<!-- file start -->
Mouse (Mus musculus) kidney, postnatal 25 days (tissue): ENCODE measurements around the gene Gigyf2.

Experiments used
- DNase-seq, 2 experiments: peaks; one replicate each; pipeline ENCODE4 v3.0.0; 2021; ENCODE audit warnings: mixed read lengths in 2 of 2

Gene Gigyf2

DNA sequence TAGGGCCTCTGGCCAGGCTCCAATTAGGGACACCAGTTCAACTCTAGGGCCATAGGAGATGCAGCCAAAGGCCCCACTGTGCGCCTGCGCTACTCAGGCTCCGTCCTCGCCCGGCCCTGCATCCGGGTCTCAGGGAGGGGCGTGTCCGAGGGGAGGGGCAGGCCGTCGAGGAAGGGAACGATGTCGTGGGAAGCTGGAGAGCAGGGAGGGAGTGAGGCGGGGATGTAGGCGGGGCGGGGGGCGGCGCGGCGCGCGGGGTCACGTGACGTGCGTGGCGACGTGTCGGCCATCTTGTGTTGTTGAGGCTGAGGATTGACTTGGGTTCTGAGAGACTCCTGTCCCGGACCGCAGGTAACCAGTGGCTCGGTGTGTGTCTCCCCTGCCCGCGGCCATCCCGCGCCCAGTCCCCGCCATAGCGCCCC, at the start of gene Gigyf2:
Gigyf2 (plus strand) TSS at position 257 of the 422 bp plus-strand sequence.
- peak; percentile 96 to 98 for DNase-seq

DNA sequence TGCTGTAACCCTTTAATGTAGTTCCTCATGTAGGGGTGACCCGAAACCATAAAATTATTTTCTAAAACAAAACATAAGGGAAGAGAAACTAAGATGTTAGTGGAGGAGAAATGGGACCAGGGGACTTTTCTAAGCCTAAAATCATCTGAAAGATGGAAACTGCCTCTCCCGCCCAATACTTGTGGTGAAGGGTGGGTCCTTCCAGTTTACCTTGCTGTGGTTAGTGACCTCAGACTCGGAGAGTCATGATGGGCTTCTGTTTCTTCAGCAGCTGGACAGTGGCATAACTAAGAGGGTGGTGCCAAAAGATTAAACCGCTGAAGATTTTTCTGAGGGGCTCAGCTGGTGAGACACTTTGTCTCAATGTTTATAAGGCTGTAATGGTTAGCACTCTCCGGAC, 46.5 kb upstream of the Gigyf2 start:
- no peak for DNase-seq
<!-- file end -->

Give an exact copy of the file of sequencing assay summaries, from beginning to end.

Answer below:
Mouse (Mus musculus) kidney, postnatal 25 days (tissue): ENCODE measurements around the gene Gigyf2.

Experiments used
- DNase-seq, 2 experiments: peaks; one replicate each; pipeline ENCODE4 v3.0.0; 2021; ENCODE audit warnings: mixed read lengths in 2 of 2

Gene Gigyf2

DNA sequence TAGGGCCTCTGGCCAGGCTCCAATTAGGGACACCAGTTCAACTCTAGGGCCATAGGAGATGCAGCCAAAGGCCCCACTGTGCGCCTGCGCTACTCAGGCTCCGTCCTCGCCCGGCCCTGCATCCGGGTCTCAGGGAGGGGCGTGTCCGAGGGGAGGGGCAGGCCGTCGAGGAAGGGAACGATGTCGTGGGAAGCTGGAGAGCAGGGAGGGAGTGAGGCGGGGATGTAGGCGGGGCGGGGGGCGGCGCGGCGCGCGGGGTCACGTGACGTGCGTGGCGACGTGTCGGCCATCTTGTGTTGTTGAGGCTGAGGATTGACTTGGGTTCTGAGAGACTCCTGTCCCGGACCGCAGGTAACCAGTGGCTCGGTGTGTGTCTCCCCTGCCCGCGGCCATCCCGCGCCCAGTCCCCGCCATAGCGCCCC, at the start of gene Gigyf2:
Gigyf2 (plus strand) TSS at position 257 of the 422 bp plus-strand sequence.
- peak; percentile 96 to 98 for DNase-seq

DNA sequence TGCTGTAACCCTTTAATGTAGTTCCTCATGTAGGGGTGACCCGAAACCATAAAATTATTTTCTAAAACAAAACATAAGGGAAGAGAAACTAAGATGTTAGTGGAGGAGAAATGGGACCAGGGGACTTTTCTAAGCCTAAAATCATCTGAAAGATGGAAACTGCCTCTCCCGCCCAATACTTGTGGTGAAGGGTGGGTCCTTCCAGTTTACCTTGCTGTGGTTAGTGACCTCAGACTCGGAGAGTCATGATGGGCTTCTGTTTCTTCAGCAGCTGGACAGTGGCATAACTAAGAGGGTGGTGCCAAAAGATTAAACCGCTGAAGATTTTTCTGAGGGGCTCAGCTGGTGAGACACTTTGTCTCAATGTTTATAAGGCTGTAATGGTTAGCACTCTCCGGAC, 46.5 kb upstream of the Gigyf2 start:
- no peak for DNase-seq